Pablo Helguera is also a splendid liar, a first-class storyteller, a curious mind constantly in search of stories, a creator of parallel universes and impossible characters living in credible situations, which invariably probe our certainties, intuition and knowledge. Helguera loves weaving intricate narrative tapestries in which reality and fantasy become entangled and the spectator has to deal with ambiguities in order to situate himself in relation to them. Helguera is not interested in puzzles but in exploring re-imagined realities, as in his book, The Witches of Tepoztlán, a collection of essays about four non-existent operas and their fantastic composers. Helguera’s work deals with memory, community, nostalgia and loss; he has taken on popular culture (by exploring phenomena such as Latin American Telenovelas or soap operas) and the extinction of languages and cultures (Eyak from North America), he is interested in social themes and lofty ideals (The School of Panamerican Unrest project, a multimedia experiment and a participatory piece in collaboration with a wide variety of art institutions, artists, curators, critics from all over the continent). Helguera
does not refrain himself from any particular form of expression, he writes books, composes operatic arias, creates installations, collages and video. Juvenal also rejected categories and his work ranged from sculpture to photography and performance. And just as Merst’s, Helguera’s work is located in the border between certainty and uncertainty, between fact and fiction. The difference would be that the fictional Merst only cared about answers while Helguera is concerned with the questions.

“You all will be the players of my own life, the narrators of my story, and to you I entrust it. I wish I was there to see my life be told,” penned Juvenal in his testament of sorts. In many ways, Merst is a self-made myth, an artist who sculpted his own persona, he is the central piece in his oeuvre and Helguera demonstrates his impact on his circle of acquaintances as if he were sort of a human black hole, a charismatic individual capable of affecting everyone around him and transforming the lives of anyone who cared about him. As the conversation goes on, we realize that there is no way to talk about his work without getting personal. Juvenal was endearing and repulsive, fascinating and unnerving, a fraud or a genius capable of devastating spurs of sincerity and a frightening potential for disappointing everyone. Juvenal was able to bring out the best and the worst in people.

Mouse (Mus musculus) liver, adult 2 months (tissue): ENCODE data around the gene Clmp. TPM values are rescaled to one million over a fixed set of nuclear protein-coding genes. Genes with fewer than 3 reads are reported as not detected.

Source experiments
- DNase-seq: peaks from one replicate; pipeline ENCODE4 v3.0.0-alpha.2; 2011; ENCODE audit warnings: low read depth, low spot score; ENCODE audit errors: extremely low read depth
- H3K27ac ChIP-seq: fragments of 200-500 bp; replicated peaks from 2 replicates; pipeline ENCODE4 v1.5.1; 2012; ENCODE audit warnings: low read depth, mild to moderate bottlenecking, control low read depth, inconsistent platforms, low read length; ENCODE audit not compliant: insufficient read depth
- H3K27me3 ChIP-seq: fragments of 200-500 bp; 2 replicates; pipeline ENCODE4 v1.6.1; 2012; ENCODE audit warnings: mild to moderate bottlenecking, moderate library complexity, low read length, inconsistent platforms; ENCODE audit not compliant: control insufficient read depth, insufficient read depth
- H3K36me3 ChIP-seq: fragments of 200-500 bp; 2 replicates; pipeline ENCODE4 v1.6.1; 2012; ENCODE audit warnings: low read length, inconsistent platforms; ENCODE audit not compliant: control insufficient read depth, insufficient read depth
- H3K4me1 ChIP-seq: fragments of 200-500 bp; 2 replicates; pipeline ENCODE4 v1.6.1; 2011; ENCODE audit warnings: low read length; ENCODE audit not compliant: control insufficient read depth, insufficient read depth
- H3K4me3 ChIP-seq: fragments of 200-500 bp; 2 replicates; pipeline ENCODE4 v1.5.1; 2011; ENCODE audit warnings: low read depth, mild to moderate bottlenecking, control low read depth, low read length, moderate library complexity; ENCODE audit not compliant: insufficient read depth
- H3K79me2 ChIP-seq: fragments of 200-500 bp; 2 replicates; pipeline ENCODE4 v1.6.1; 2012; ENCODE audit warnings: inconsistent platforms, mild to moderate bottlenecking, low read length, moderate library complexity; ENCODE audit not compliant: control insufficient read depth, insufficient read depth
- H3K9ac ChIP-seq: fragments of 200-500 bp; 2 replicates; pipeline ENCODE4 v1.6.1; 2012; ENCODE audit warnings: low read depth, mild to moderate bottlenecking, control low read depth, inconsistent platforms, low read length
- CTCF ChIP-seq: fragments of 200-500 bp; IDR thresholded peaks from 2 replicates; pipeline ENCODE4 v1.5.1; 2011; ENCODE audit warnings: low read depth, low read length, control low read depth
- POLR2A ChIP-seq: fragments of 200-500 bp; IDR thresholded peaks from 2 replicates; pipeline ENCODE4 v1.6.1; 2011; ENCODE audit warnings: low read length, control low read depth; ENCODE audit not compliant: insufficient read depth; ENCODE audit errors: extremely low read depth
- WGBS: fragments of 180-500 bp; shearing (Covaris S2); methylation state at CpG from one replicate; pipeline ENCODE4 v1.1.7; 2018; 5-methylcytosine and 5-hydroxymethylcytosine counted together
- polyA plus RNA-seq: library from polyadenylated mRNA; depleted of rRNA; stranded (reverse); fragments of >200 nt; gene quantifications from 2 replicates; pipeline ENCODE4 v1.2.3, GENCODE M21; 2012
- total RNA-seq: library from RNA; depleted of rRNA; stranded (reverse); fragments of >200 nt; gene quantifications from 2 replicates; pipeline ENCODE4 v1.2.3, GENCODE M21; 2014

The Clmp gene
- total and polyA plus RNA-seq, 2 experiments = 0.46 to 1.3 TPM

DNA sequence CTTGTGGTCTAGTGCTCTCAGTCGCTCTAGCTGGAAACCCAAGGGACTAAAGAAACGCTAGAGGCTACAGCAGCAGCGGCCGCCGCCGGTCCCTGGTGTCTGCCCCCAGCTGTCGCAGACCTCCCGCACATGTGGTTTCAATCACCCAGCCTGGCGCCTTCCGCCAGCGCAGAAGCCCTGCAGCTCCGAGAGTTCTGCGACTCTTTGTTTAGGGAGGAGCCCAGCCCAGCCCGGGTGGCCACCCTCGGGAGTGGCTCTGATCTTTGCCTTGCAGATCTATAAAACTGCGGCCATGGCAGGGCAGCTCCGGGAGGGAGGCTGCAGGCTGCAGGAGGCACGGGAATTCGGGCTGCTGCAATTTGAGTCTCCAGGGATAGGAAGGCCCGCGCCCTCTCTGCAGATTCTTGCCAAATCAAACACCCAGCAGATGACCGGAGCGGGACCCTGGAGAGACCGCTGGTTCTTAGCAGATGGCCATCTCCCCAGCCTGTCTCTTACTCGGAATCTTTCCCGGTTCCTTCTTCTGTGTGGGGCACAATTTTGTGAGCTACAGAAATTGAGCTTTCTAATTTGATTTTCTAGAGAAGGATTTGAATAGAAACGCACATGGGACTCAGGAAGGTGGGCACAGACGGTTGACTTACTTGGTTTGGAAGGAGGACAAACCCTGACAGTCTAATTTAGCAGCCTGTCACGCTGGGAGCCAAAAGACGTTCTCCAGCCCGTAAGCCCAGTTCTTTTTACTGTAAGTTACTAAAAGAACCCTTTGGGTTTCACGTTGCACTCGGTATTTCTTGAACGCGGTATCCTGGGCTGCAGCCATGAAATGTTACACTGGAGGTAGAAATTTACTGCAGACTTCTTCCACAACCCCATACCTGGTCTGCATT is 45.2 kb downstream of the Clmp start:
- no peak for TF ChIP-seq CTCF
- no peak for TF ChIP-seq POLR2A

One of the scenes of Merst’s film, Work Number 1 (1990) his first important and recognized piece, takes place in an Ames room where the characters move around. An Ames room is a stage that from the front appears to be cube-shaped but whose true shape is trapezoidal. One side is shorter than the other and the ceiling and floor can be inclined. This ingenious device creates an optical illusion by distorting the proportions of the objects situated inside the room. Helguera has created a narrative Ames room, a space of illusion where the proportion of his fictional characters constantly change, making them gigantic or minuscule with respect to the deceased artist. Instead of using a traditional three-dimensional Ames room, Helguera’s is multidimensional. In this peculiar and distorted stage, time, space, myths, emotions, art interpretations and a voracious search for meaning create an intimate (slanted, idiosyncratic, devoted and corrosive) portrait of that revered and wonderful freak show that we know as the art world.

Naief Yehya
Brooklyn, NY
May 18, 2009

See also: an essay by Sonja Stillman 'Juvenal Merst: The Inverted Compass' with an introduction.